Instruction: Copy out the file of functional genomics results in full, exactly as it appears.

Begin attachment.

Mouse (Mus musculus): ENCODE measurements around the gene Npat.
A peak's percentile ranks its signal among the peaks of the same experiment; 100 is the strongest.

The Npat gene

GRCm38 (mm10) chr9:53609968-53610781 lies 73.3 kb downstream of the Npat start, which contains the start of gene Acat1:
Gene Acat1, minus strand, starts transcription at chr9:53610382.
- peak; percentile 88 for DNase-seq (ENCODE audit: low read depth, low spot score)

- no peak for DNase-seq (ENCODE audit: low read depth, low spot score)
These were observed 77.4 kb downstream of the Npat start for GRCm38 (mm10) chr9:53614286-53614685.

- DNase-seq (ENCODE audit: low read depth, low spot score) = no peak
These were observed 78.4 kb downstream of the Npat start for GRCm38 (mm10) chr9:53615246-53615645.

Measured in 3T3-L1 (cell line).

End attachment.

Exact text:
Mouse (Mus musculus): ENCODE measurements around the gene Npat.
A peak's percentile ranks its signal among the peaks of the same experiment; 100 is the strongest.

The Npat gene

GRCm38 (mm10) chr9:53609968-53610781 lies 73.3 kb downstream of the Npat start, which contains the start of gene Acat1:
Gene Acat1, minus strand, starts transcription at chr9:53610382.
- peak; percentile 88 for DNase-seq (ENCODE audit: low read depth, low spot score)

- no peak for DNase-seq (ENCODE audit: low read depth, low spot score)
These were observed 77.4 kb downstream of the Npat start for GRCm38 (mm10) chr9:53614286-53614685.

- DNase-seq (ENCODE audit: low read depth, low spot score) = no peak
These were observed 78.4 kb downstream of the Npat start for GRCm38 (mm10) chr9:53615246-53615645.

Measured in 3T3-L1 (cell line).